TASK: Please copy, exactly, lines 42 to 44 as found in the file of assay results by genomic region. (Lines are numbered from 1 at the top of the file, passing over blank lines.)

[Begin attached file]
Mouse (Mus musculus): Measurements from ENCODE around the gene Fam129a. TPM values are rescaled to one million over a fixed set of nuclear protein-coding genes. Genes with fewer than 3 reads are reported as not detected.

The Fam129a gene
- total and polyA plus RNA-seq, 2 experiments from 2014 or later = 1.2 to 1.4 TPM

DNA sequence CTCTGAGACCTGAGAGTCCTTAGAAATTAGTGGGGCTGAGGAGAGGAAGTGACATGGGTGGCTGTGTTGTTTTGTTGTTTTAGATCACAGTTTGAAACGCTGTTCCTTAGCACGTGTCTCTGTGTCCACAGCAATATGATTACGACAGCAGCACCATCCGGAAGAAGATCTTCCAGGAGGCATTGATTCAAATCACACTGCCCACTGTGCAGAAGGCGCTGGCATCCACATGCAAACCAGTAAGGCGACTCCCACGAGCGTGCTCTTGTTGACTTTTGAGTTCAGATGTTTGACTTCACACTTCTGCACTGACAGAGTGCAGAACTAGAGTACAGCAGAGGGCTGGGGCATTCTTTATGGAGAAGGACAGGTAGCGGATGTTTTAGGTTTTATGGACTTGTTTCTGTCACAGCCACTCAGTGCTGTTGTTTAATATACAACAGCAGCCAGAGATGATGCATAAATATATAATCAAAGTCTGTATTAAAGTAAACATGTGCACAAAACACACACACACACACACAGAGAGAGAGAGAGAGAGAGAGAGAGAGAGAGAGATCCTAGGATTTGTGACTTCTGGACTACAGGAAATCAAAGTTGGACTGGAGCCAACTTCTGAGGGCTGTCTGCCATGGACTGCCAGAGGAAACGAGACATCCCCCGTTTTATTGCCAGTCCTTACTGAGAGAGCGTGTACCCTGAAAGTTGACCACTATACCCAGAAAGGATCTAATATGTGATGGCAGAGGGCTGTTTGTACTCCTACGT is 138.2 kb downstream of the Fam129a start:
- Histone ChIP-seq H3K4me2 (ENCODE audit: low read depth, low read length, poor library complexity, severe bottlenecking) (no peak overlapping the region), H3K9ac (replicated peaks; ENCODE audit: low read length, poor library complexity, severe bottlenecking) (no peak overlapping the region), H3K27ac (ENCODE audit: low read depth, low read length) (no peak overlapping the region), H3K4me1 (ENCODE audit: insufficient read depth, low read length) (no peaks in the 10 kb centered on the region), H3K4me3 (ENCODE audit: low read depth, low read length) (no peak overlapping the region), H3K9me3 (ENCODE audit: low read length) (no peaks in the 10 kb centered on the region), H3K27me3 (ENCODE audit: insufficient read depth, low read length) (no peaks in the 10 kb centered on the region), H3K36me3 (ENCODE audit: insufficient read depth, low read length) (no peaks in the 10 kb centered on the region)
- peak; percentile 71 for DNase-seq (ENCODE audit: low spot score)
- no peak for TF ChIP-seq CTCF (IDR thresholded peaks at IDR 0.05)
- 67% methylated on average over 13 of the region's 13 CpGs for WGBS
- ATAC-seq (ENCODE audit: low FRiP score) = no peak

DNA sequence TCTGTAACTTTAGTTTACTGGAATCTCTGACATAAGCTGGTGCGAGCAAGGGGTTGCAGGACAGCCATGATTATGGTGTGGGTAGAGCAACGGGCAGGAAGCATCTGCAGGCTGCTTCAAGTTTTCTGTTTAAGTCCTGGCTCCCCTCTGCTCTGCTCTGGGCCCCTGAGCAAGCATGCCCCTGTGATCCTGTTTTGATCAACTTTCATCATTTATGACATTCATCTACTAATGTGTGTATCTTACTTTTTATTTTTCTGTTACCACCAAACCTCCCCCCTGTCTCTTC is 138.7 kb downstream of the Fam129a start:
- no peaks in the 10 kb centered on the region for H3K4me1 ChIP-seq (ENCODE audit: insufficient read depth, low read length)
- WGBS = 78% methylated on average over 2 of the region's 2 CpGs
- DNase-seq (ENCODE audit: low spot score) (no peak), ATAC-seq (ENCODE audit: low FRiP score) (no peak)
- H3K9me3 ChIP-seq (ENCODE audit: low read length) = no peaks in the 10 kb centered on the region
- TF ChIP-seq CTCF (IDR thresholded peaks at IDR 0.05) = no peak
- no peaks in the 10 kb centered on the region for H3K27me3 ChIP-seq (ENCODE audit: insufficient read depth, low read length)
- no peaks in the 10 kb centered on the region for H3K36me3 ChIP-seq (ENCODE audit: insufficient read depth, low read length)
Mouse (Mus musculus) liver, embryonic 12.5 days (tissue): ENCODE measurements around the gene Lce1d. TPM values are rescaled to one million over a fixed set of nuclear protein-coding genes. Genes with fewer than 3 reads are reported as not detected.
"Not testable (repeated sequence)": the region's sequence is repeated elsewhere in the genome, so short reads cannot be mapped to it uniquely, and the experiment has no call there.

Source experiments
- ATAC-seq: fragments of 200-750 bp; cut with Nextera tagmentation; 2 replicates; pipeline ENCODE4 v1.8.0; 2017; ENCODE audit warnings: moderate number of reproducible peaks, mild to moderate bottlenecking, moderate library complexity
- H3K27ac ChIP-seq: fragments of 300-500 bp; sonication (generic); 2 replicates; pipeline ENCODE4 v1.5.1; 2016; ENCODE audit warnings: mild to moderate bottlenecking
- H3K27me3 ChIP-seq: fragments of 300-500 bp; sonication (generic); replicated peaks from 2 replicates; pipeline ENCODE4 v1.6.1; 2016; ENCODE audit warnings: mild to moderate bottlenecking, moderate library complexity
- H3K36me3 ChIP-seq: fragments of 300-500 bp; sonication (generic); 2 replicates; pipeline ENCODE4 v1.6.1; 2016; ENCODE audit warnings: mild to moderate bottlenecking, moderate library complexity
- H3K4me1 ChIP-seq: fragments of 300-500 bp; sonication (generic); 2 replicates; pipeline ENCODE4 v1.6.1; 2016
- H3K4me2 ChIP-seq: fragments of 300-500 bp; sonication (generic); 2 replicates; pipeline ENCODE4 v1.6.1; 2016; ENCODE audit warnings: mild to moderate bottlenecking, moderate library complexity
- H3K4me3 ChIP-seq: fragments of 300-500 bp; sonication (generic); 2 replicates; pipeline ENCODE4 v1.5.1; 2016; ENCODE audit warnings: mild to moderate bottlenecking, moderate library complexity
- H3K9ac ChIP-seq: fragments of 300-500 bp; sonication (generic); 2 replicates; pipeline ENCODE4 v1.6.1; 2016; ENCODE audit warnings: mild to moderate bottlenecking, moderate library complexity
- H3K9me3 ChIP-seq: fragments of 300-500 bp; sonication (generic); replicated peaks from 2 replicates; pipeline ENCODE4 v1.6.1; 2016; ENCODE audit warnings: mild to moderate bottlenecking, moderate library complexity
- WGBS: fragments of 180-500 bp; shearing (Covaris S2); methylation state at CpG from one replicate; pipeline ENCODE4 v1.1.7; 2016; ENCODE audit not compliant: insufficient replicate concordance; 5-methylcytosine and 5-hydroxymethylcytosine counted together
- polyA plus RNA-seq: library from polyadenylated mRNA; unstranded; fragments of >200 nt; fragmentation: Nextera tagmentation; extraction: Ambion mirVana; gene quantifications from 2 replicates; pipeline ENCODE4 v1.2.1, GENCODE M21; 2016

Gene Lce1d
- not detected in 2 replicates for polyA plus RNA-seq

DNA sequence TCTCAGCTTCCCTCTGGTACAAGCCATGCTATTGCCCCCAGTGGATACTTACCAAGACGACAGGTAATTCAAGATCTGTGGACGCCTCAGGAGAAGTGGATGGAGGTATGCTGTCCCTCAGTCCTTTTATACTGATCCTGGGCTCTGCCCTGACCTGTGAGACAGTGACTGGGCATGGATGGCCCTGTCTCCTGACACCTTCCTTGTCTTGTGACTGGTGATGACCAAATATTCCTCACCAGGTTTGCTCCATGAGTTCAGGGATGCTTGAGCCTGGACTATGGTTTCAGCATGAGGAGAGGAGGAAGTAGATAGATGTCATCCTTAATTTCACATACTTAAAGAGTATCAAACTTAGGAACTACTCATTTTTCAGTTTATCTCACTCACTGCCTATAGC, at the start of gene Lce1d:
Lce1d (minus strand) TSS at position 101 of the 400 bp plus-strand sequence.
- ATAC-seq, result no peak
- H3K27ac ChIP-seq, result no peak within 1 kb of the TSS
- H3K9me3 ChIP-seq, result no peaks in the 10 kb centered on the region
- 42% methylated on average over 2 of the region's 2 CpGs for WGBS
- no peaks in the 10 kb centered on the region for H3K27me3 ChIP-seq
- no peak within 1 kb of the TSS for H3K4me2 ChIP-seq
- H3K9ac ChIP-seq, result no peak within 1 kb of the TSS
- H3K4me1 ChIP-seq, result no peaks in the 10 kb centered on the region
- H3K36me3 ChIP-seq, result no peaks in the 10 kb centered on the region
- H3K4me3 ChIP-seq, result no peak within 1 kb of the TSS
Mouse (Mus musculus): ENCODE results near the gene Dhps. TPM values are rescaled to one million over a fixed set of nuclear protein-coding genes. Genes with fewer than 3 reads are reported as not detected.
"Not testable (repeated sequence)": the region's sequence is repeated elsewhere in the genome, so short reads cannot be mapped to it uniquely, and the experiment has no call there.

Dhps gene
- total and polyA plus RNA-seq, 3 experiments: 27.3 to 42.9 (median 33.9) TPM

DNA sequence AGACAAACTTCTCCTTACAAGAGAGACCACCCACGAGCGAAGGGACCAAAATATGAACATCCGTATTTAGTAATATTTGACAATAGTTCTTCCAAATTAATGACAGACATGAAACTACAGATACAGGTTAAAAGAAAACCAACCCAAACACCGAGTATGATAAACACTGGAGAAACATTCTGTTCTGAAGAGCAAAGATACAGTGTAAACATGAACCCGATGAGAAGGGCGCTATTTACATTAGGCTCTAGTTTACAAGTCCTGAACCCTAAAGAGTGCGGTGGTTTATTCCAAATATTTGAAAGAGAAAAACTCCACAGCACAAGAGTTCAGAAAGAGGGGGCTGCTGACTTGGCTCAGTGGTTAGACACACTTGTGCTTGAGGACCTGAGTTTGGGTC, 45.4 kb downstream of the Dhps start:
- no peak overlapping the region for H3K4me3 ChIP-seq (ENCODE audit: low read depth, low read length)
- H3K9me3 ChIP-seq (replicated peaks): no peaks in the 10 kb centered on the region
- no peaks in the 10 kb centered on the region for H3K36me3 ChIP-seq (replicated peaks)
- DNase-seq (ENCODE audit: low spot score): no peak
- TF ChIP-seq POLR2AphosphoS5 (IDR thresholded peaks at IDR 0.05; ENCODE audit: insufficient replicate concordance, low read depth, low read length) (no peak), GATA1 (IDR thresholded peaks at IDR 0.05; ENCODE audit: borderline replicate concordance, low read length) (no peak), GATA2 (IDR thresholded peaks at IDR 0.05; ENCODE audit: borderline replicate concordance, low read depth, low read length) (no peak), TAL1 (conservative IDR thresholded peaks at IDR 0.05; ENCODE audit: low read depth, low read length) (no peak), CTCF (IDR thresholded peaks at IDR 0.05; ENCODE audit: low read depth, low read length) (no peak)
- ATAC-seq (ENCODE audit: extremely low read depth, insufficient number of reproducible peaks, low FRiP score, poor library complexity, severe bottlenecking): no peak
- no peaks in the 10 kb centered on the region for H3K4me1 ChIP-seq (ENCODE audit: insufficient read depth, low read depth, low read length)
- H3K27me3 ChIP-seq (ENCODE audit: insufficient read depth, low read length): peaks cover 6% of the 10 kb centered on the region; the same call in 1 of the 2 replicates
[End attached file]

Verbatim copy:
- H3K9ac ChIP-seq, result no peak within 1 kb of the TSS
- H3K4me1 ChIP-seq, result no peaks in the 10 kb centered on the region
- H3K36me3 ChIP-seq, result no peaks in the 10 kb centered on the region